WASHINGTON – NASA is delaying the launch of the first working SpaceX commercial crew mission until the first half of November to provide more time to assess a problem during a recent Falcon 9 launch attempt.
NASA announced the Crew-1 mission on October 10, which was scheduled to launch from the Kennedy Space Center on a Falcon 9 on the morning of October 31. It will no longer launch before mid-November.
The agency said the delay would give SpaceX “more time to complete hardware testing and data review as the company evaluates the minor behavior of Falcon 9 first-stage engine gas generators seen during a recent non-NASA mission launch attempt.” Does. ” NASA did not identify the specific launch attempt in question, however A Falcon 9 with a GPS 3 satellite was launched just two seconds before the launch on October 2. Because SpaceX’s chief executive, Alan Musk, was later described as having a “sudden increase in pressure in a turbomachine gas generator.”
“With the high engagement of missions, SpaceX has provided us with a truly unique understanding of this business system and helped us make informed decisions about the status of our missions,” said Kathy Lloyders, NASA’s Associate Manager at the agency. Kathy Lloyds, NASA’s associate manager for human research and operations, said. Statement. He said the problem was being investigated “and we need to be very vigilant within the next week.”
Both the Crew-1 and GPS3 missions are using the new Falcon 9 first phase, which was not previously launched. Following the GPS 3 scrub, SpaceX successfully launched another Falcon on October 9. SpaceX has yet to reschedule the GPS 3 launch.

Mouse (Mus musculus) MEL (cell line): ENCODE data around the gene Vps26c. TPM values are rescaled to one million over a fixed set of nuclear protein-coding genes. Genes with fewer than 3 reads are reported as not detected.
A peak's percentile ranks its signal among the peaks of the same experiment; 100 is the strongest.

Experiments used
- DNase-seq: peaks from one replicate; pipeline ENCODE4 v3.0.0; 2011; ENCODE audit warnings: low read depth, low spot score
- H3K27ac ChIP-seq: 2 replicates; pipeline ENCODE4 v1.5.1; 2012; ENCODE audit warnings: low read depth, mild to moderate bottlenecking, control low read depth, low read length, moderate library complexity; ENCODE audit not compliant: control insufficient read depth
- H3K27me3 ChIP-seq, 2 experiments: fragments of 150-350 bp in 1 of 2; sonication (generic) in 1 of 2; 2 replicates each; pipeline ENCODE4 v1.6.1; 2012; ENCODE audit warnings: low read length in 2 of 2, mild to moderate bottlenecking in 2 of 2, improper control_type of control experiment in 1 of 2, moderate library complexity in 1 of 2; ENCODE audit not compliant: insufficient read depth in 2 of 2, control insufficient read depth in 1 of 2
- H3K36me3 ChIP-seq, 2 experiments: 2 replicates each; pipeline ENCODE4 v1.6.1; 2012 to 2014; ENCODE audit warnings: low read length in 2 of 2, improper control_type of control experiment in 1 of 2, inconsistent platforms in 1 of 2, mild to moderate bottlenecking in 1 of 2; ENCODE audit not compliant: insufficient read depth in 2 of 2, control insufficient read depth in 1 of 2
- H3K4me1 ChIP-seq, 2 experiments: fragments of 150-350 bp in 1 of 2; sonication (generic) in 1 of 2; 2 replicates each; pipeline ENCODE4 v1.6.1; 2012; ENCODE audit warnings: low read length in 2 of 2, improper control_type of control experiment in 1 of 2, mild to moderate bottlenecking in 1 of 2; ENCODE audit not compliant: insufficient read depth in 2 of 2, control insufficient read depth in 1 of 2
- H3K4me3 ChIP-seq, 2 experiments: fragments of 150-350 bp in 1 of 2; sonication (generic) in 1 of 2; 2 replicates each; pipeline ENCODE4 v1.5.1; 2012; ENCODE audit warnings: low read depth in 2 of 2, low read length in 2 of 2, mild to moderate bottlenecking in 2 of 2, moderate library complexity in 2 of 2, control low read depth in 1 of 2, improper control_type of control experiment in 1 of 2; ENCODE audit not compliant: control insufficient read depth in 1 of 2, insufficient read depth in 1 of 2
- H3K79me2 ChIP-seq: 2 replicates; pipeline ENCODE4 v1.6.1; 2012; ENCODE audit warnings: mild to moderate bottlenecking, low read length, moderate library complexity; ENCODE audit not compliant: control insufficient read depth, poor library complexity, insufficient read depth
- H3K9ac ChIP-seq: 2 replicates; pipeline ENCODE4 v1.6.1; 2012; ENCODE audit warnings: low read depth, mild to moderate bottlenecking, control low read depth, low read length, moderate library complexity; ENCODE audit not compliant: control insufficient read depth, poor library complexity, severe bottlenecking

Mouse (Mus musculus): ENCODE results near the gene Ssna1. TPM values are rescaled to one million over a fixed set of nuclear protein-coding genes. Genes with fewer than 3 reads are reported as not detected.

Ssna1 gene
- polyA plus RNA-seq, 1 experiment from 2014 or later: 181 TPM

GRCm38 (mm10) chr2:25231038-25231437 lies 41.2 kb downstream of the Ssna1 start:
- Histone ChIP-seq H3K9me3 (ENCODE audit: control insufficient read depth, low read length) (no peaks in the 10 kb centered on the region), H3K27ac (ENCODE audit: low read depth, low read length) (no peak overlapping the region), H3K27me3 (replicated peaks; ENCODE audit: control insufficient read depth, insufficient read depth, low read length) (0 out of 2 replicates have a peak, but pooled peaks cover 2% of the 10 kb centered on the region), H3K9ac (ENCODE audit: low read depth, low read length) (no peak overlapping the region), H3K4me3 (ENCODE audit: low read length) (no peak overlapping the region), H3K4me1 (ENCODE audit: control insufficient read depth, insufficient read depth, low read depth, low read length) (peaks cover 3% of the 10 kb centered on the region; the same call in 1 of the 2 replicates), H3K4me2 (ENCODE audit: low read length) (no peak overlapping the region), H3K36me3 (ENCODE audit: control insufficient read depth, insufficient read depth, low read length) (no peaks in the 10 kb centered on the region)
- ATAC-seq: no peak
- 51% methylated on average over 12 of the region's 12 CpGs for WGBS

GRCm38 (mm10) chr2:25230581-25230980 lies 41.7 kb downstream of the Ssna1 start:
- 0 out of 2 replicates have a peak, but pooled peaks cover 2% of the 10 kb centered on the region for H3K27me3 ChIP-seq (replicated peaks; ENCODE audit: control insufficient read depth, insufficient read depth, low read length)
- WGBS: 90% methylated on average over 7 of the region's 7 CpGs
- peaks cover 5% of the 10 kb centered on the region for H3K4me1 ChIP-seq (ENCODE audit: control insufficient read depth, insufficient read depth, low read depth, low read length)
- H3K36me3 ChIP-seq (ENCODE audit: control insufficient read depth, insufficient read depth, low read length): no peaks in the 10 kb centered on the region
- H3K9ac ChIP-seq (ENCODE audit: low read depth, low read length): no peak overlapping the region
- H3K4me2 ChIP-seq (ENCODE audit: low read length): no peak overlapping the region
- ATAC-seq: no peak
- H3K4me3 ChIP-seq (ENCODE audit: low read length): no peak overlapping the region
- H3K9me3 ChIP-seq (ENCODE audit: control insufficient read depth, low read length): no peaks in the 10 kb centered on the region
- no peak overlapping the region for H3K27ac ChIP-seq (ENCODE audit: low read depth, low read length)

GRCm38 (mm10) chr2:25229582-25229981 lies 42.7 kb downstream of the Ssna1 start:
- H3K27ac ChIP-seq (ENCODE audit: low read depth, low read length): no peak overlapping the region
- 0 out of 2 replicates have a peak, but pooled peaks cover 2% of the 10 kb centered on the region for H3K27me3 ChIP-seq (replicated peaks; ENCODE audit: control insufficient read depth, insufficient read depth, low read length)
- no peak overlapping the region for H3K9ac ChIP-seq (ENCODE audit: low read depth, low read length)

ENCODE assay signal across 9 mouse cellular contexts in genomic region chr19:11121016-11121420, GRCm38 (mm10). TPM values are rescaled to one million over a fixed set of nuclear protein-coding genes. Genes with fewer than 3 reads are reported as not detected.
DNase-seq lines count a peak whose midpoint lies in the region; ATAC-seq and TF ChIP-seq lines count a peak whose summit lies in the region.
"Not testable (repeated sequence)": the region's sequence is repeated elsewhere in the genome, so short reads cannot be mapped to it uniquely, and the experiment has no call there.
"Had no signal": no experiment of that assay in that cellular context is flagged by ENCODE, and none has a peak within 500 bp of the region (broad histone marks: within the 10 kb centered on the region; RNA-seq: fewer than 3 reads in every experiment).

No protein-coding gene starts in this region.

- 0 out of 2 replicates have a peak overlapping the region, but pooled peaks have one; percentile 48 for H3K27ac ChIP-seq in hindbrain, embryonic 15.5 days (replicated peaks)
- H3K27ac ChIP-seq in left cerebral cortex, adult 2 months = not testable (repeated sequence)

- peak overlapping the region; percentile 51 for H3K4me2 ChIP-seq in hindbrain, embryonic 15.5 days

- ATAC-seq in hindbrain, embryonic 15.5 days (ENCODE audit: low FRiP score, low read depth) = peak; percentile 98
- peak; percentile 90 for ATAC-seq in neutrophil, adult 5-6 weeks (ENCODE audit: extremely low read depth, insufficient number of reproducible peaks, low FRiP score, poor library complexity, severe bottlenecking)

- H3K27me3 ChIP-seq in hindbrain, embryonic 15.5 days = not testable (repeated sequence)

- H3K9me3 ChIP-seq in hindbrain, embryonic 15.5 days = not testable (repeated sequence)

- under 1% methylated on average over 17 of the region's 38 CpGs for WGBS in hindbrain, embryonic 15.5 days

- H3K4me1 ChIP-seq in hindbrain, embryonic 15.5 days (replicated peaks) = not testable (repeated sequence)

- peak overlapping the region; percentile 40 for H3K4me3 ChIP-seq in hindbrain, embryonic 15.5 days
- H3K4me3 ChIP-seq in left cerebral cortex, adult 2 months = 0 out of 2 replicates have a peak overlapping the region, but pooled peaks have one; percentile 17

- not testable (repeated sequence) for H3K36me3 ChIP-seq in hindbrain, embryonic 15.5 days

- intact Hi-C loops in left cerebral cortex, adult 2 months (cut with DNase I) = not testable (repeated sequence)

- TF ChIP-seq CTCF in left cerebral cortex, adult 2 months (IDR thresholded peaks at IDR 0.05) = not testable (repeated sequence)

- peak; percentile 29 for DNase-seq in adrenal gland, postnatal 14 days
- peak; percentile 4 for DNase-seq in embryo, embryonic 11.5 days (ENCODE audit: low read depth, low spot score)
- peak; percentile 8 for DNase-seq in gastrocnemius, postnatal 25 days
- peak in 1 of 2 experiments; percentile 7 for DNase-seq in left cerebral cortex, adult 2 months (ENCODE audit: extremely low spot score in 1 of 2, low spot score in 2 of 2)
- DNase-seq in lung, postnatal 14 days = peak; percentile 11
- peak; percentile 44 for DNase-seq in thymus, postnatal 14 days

NASA said the issue with the Crew-1 mission would not delay the launch of another Falcon 9 of the Sentinel-6 Michael Freilich Earth observation satellite scheduled for November 10 from Vandenberg Air Force Base in California. That mission will also use the new Falcon 9 first stage. Another Falcon 9, possibly the first to fly, will launch a cargo dragon into space for NASA in late November or early December.
The Crew-1 mission will take NASA astronauts Mike Hopkins, Victor Glover and Shannon Walker, and Jaxa astronaut Sochi Noguchi to the International Space Station for a six-month stay. NASA had earlier delayed the launch from October 23 to October 31 To provide more time to complete the certification work of the Crew Dragon spacecraft.
Hans Konigsman, vice president of build and flight reliability at SpaceX, told NASA shortly after September 29 about the Crew-1 mission, “For this critical start, we are happy to support NASA and any program.” Announced a delay in October.
The delay will not affect another ISS pilot mission. The Soyuz MS-17 spacecraft flew NASA astronauts Kate Rubins and Roscosmos cosmonauts Sergei Ryzykov and Sergei Kud-Sverchkov three hours east of Kazakhstan’s Bekonur Cosmodrome at 1:45 a.m. October 14.
The current IS pilots of NASA’s Chris Cassidy and Roscosmos’ Anatoly Ivanishin and Evan Wagner will leave the station a week later, returning to Earth on the Soyuz MS-16 spacecraft.